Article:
The nature and role of the Meirokusha : a reassessment

Date

1970

Authors

Huish, D. J.

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Abstract

This thesis is an attempt to reassess the nature and rôle of the society of bureaucrat-intellectuals known as the Meirokusha. It will be suggested that in itself the Meirokusha did not make such a significant contribution to the 'Civilization and Enlightenment (Bwnmei Kaika) Movement' of the 1870s as is generally assumed, more especially in Western works. Further, it wi I I be claimed that too conscious and we! I-defined an aim, too unified and communally purposive a nature have been attributed to the society. The Meirokusha has attracted a great deal of attention from both Japanese and Western scholars, and is generally regarded as having made a vital contribution to the Bummei Kaika Movement. This thesis 'therefore begins with an introductory review of assessments of the Meirokusha that have been made by some leading Japanese and Western scholars, and which seeks to show in what way these assessments need to be modified. The first chapter is then devoted to Mori Arinori, the principal founder of the Meirokusha. His early life and thought up to the foundation of the Meirokusha are examined in detail in order to ascertain and illuminate what were his principle motives in founding the society. Chapters two, three and four demonstrate in the first place why Mori's aims in particular were unattainable, and in the second place why the current reputation of the Meirokusha cannot justifiably be accepted. These themes are respectively the 'nature' and 'rôle' of the Meirokusha alluded to in the title. Chapter two is devoted to a detailed examination of Fukuzawa Yukichi, who, as the leading 'Enlightenment' figure, is of particular importance in any discussion of the Meirokusha's rôle. It will be seen that not only was Fukuzawa's dominant position the result of activities totally outside the scope of the Meirokusha, but that furthermore, he played a completely minor rôle within the society - except at its disbandment, of which he was the effective prime mover. Chapter three is a less detailed discussion of the life histories and personal relations of the remaining members who contributed to the society's magazine, the Meiroku Zasshi. This chapter seeks to isolate what these men had in common which led them to join together in the first place, but also emphasises their essentially heterogeneous nature, which was undoubtedly a contributary factor in their subsequent inability to stay together. At the same time, it is seen that what they did have in common was basically their already prominent position as leaders of the 'Enlightenment' , a rôle which they again continued individually, after the break-up of the society. Thus it is seen that it was not the Meirokusha as such which led the 'Enlightenment', but the Meirokusha men individually and separately. The final chapter comprises a history of the organization and activities of the Meirokusha and demonstrates the haphazard nature of its development. The important point is made that what must be inferred as Mori Arinori's aims in founding the Meirokusha were essentially incompatible with the human material he had at his disposal. And the highlighting of the continuing lack of agreement among the members on the central purpose of the society provides important justification of this view. In the conclusion, a tentative redefinition of the nature and rôle of the Meirokusha is attempted.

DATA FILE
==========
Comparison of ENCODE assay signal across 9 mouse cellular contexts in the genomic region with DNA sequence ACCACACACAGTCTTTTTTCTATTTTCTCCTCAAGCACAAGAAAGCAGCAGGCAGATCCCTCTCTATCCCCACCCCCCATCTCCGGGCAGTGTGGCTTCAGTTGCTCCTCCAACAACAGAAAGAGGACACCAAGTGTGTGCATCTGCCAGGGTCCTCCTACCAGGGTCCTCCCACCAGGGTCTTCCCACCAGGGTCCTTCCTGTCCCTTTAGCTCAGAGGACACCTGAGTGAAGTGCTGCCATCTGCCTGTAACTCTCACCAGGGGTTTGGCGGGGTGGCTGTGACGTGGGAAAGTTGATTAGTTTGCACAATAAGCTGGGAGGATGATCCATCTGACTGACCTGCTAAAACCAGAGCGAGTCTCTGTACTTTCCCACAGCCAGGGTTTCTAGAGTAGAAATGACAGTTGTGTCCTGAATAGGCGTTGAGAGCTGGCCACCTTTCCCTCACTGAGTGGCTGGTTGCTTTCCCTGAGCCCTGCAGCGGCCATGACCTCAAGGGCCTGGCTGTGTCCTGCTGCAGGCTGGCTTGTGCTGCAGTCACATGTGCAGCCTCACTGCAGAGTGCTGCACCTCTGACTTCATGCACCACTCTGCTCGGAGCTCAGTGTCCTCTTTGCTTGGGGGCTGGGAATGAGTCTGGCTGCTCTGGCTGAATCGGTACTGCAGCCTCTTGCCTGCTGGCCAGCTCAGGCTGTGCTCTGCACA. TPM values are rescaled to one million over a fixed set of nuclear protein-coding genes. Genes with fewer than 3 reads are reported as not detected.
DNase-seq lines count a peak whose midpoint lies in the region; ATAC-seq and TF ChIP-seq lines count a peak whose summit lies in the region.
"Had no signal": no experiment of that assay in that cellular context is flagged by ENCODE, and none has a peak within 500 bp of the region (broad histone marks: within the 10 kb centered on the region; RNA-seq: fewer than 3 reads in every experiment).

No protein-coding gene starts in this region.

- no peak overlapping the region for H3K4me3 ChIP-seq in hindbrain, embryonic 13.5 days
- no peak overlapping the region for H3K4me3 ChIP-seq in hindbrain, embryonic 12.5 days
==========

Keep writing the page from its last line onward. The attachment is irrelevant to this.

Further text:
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Thesis (PhD)

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DOI

10.25911/5d7784dd10a8c

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